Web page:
Ecotourism is an industry that hopes to reverse some of the negative environmental consequences of travel. Although tourism supports the economies of many countries the world over, large visitor numbers can unfortunately put pressure on scarcely available resources and damage important habitats, leaving the local communities in holiday spots to deal with the consequences.
While this is an issue that destinations the world over are attempting to address, few need protecting as much as the Caribbean. The tourist-packed tropics boast some of the most beautiful natural landscapes in the world, but due to their heavy footfall are also some of the most vulnerable to the effects of human activity. Thankfully, governments and tour operators across the islands are now collaborating to establish ecotourism-focused initiatives and resorts — a promising first step toward countering these effects.
The International Ecotourism Society defines ecotourism as “responsible travel to natural areas that conserves the environment, sustains the well-being of the local people, and involves interpretation and education”. Ecotourism strategies typically address reducing consumption, investing in renewable energy and maintaining biodiversity, therefore minimising the carbon footprint associated with common tourist activities.
As consumers continue to shift toward more sustainable and socially responsible habits, the global market for ecotourism is seeing significant growth. By visiting destinations that promote environmental initiatives, tourists can mitigate the negative effects of their travel, help fund improvements to green infrastructure, and support local economies.
Resorts and operators are also increasingly prioritising environmental education as part of their packages, offering workshops and outdoor activities rooted in preserving the local ecosystem. Subsequently, ecotourism works both to financially support sustainability efforts and spread awareness about environmental principles.
Take Dominica, for example. The “Nature Island” of the Caribbean hosts approximately 175 bird and 1,226 plant species over its small area, many of which are endemic to the region. In order to protect its biodiversity, Dominica has legally protected 25% of its forest land and established biosphere reserves alongside UNESCO.
Elsewhere, St. Kitts and Nevis has made strides to preserve the country’s famed marine life. Dwindling coral reefs have been restored by Beach Addiction conservation schemes, setting up beach cleans to reduce tourist litter and awarding sailing lessons to the youth as an incentive to keep the shores in good condition. The community manages invasive species in the area via fishing competitions and educational programmes, further spreading awareness of the importance of ecosystem monitoring and regulation.
Tourism is one of the largest sources of income for countries in the Caribbean. In the year prior to the Covid-19 pandemic, the sector accounted for over 14% of Caribbean GDP and contributed $58 billion to its economy. Crucially, the islands owe much of their tourist appeal to the beauty of their natural surroundings and highly biodiverse ecosystems, making environmental preservation a top priority.
Ecotourism resorts have helped the Caribbean to establish its environmentally-friendly and attract tourists looking to make a difference with their leisure trips. Secret Bay Dominica was recently named the number one resort hotel in the Caribbean, Bermuda and the Bahamas by the Travel and Leisure Magazine, which praised its sustainably-made eco-lodges and tranquil jungle setting.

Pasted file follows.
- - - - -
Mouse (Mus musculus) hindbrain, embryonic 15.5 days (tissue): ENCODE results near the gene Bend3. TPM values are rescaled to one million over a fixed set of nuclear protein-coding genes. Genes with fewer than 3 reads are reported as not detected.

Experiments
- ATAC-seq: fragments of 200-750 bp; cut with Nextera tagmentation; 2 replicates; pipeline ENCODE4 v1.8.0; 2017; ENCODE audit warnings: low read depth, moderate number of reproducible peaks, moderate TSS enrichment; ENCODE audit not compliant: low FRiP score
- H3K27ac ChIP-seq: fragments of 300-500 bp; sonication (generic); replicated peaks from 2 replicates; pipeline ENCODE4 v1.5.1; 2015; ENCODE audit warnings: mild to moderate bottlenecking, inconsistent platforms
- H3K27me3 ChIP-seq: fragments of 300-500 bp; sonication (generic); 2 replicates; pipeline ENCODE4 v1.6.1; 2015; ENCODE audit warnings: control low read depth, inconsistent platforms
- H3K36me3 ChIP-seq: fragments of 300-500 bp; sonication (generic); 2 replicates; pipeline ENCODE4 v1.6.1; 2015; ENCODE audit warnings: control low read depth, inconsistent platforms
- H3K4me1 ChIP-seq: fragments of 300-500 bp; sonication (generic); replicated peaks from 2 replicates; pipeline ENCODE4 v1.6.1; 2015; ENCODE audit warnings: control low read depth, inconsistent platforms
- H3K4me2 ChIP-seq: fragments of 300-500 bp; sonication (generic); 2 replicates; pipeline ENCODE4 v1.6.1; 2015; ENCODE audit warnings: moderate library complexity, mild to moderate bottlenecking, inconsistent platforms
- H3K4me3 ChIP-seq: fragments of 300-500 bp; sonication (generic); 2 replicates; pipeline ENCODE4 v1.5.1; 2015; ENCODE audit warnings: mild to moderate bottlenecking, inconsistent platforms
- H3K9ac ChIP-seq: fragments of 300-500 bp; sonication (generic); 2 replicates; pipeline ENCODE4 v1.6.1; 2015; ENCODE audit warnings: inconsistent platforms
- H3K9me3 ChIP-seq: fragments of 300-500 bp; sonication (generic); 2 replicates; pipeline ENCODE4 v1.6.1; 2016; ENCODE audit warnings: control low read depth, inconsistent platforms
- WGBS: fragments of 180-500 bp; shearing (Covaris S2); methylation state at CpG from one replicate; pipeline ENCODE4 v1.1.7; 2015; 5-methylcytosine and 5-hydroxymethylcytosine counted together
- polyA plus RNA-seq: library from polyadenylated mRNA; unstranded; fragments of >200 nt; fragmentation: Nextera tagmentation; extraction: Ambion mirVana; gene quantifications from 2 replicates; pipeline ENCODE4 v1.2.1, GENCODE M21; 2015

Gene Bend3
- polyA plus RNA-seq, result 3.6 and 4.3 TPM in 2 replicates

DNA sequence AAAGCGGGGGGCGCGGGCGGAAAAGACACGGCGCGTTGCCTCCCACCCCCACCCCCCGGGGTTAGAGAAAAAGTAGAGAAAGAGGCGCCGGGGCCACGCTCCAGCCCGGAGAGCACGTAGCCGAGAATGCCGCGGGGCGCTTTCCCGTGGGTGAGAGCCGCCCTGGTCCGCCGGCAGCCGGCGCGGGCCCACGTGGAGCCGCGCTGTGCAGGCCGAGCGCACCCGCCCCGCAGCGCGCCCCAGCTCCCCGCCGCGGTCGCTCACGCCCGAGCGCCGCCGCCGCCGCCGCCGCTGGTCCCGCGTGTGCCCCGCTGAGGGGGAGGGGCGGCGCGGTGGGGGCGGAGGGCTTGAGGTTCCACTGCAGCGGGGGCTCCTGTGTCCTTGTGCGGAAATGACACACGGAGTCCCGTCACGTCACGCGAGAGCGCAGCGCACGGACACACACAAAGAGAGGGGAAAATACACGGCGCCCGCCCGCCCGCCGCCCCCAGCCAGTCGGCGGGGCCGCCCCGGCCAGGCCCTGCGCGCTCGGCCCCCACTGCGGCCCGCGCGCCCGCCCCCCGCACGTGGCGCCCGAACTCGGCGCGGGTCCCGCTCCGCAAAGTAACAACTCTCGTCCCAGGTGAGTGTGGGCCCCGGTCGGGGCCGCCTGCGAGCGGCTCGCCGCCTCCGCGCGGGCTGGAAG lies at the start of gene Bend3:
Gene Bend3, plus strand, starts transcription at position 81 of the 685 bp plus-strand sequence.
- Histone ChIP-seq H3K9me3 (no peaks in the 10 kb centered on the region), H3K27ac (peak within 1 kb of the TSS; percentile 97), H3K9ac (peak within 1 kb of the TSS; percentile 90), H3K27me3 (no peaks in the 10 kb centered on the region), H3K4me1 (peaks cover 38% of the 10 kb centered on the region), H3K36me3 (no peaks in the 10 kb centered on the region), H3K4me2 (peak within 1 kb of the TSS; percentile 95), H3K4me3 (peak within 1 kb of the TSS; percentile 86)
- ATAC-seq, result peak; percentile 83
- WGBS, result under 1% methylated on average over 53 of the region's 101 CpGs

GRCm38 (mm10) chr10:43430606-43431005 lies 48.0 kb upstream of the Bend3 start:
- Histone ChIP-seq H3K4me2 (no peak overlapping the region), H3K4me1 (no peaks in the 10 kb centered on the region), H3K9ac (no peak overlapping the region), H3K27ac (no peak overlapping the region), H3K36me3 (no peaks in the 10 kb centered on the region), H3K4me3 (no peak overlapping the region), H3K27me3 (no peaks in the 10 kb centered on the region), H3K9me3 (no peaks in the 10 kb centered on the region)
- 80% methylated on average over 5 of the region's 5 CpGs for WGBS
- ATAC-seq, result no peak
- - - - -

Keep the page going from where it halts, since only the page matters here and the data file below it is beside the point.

The rise of ecotourism has also helped to supplement wider sustainability efforts in the Caribbean, encouraging states to work toward Sustainable Development Goals. Low-carbon tourist hotspots such as the Oualie Beach Resort in St. Kitts and Nevis offer a number of initiatives to tackle extensive fossil fuel and single-use good consumption. For example, solar panels have been installed to power water heating, glass recycling schemes have been implemented, and water-saving techniques are in use.
Environmentally-friendly power is the priority for the sun-soaked islands, as St. Lucia looks to expand solar, geothermal and wind energy investment, while St. Kitts and Nevis plans to switch to 100% renewable energy.
With its emphasis on sourcing local goods, materials and labour, ecotourism is able to boost economies and uplift indigenous communities. And as more nations that rely on tourism start to pivot toward sustainable models, investment in ecotourist resorts and initiatives will ensure that future visitors can enjoy the natural beauty of the islands and keep the tourism industry thriving.
Ecotourism is also a core tenet of several Caribbean countries’ Citizenship by Investment (CBI) programmes, such as via the development funds and real estate purchase options in St. Lucia, Dominica and St. Kitts and Nevis, for example. These schemes are used to fund government-sponsored projects in exchange for the rights to live and work on the islands. In recent years, governments have used CBI funds to build sustainable homes and resorts and develop local infrastructure. In turn, this has enticed foreign benefactors looking to make sustainable investments in the Caribbean.
Working hand in hand with CBI, ecotourism has therefore created new jobs for the locals, invited business opportunities to cater to burgeoning tourist numbers, and improved quality of life in Caribbean nations, all the while preserving their natural beauty for generations to come.
To learn more about CBI programmes and how CS Global Partners can help you to sustainably invest in Caribbean development, get in touch with us today.